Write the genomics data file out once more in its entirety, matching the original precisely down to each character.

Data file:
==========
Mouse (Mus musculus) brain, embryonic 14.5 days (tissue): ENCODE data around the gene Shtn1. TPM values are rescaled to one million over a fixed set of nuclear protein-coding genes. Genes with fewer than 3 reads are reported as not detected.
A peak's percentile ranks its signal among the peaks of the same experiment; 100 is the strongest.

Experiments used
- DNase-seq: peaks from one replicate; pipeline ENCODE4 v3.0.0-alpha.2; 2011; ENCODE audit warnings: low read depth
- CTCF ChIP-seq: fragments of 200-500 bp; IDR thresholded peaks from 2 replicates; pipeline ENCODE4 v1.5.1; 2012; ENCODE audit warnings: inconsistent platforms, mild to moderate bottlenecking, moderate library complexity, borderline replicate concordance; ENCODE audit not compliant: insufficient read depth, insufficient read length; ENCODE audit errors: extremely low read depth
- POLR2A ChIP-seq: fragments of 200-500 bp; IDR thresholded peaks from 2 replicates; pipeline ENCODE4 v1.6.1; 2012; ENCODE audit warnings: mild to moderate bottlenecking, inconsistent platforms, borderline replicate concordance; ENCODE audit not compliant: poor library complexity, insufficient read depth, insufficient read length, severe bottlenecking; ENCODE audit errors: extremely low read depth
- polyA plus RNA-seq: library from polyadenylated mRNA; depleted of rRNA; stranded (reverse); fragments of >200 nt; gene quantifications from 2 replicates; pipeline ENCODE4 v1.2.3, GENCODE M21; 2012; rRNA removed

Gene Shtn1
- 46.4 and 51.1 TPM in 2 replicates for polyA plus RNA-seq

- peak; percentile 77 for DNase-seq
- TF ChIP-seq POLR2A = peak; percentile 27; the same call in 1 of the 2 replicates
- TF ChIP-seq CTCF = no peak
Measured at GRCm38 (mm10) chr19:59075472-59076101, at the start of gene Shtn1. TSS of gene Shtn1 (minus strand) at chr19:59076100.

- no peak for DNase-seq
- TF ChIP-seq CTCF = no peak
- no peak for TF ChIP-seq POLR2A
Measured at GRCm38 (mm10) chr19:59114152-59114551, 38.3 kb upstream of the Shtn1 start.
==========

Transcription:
Mouse (Mus musculus) brain, embryonic 14.5 days (tissue): ENCODE data around the gene Shtn1. TPM values are rescaled to one million over a fixed set of nuclear protein-coding genes. Genes with fewer than 3 reads are reported as not detected.
A peak's percentile ranks its signal among the peaks of the same experiment; 100 is the strongest.

Experiments used
- DNase-seq: peaks from one replicate; pipeline ENCODE4 v3.0.0-alpha.2; 2011; ENCODE audit warnings: low read depth
- CTCF ChIP-seq: fragments of 200-500 bp; IDR thresholded peaks from 2 replicates; pipeline ENCODE4 v1.5.1; 2012; ENCODE audit warnings: inconsistent platforms, mild to moderate bottlenecking, moderate library complexity, borderline replicate concordance; ENCODE audit not compliant: insufficient read depth, insufficient read length; ENCODE audit errors: extremely low read depth
- POLR2A ChIP-seq: fragments of 200-500 bp; IDR thresholded peaks from 2 replicates; pipeline ENCODE4 v1.6.1; 2012; ENCODE audit warnings: mild to moderate bottlenecking, inconsistent platforms, borderline replicate concordance; ENCODE audit not compliant: poor library complexity, insufficient read depth, insufficient read length, severe bottlenecking; ENCODE audit errors: extremely low read depth
- polyA plus RNA-seq: library from polyadenylated mRNA; depleted of rRNA; stranded (reverse); fragments of >200 nt; gene quantifications from 2 replicates; pipeline ENCODE4 v1.2.3, GENCODE M21; 2012; rRNA removed

Gene Shtn1
- 46.4 and 51.1 TPM in 2 replicates for polyA plus RNA-seq

- peak; percentile 77 for DNase-seq
- TF ChIP-seq POLR2A = peak; percentile 27; the same call in 1 of the 2 replicates
- TF ChIP-seq CTCF = no peak
Measured at GRCm38 (mm10) chr19:59075472-59076101, at the start of gene Shtn1. TSS of gene Shtn1 (minus strand) at chr19:59076100.

- no peak for DNase-seq
- TF ChIP-seq CTCF = no peak
- no peak for TF ChIP-seq POLR2A
Measured at GRCm38 (mm10) chr19:59114152-59114551, 38.3 kb upstream of the Shtn1 start.